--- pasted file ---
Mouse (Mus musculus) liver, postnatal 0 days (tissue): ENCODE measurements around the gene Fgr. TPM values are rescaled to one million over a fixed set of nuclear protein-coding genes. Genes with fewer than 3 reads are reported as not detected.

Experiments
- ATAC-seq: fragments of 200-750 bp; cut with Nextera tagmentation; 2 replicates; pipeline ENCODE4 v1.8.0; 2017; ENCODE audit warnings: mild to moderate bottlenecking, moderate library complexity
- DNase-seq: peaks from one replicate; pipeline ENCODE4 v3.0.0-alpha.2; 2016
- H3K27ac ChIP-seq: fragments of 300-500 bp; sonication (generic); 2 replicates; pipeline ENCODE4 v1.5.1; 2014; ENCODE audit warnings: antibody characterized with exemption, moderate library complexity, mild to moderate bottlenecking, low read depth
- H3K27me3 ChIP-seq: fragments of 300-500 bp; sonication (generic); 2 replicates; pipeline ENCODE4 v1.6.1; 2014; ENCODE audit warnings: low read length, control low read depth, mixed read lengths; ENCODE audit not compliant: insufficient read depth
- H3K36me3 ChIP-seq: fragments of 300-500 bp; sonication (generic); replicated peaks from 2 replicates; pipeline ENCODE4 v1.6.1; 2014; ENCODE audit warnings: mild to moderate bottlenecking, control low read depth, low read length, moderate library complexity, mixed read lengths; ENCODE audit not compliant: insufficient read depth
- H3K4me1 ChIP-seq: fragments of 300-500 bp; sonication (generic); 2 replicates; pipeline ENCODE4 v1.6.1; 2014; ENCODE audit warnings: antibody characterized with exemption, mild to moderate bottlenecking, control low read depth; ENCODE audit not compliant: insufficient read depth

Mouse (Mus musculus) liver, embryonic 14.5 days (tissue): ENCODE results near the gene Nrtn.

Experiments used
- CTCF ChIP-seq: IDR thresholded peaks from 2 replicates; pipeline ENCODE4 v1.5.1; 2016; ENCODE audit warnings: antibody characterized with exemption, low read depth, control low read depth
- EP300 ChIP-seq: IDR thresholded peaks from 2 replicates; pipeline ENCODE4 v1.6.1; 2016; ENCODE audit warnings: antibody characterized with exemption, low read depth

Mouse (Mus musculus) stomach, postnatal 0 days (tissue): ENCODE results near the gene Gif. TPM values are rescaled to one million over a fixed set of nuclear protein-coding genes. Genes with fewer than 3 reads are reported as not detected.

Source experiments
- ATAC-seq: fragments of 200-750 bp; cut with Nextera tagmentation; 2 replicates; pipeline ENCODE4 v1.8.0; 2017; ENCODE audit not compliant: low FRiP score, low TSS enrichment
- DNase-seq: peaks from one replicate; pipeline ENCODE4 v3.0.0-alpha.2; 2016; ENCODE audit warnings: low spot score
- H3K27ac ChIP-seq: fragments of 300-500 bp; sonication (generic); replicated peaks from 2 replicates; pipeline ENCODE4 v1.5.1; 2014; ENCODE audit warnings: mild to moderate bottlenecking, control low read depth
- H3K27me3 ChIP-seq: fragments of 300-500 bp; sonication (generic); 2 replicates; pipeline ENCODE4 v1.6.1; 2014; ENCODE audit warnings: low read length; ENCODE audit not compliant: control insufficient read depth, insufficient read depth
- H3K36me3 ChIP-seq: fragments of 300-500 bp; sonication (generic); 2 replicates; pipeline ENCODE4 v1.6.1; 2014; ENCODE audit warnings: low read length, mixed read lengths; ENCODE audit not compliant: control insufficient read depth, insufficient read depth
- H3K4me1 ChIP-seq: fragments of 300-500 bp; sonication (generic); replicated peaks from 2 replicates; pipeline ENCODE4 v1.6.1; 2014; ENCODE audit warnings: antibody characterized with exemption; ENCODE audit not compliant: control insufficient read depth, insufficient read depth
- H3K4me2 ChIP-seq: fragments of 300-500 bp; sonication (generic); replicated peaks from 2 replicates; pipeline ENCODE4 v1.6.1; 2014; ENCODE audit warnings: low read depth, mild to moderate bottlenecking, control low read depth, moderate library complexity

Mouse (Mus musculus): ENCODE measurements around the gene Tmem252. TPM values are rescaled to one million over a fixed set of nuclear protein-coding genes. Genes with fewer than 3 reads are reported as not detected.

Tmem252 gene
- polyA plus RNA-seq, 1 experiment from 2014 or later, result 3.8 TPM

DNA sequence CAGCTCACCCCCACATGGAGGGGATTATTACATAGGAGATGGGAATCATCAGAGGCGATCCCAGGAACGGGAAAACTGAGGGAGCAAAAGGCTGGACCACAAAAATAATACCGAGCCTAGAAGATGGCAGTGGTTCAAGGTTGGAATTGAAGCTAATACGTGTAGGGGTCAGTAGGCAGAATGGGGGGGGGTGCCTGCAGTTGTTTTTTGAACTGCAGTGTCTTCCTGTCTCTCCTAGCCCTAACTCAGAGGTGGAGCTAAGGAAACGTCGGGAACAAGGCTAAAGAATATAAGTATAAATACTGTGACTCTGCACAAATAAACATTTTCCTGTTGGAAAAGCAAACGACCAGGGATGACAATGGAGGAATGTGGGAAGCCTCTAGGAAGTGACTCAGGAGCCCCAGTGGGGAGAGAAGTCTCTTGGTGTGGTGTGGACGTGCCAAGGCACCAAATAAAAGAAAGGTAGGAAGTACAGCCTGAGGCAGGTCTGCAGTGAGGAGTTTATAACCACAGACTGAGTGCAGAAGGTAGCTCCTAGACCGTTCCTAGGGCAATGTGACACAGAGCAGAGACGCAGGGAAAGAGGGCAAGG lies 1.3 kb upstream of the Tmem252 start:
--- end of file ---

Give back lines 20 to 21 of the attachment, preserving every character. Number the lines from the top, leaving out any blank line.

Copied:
- H3K4me1 ChIP-seq: fragments of 300-500 bp; sonication (generic); replicated peaks from 2 replicates; pipeline ENCODE4 v1.6.1; 2014; ENCODE audit warnings: antibody characterized with exemption; ENCODE audit not compliant: control insufficient read depth, insufficient read depth
- H3K4me2 ChIP-seq: fragments of 300-500 bp; sonication (generic); replicated peaks from 2 replicates; pipeline ENCODE4 v1.6.1; 2014; ENCODE audit warnings: low read depth, mild to moderate bottlenecking, control low read depth, moderate library complexity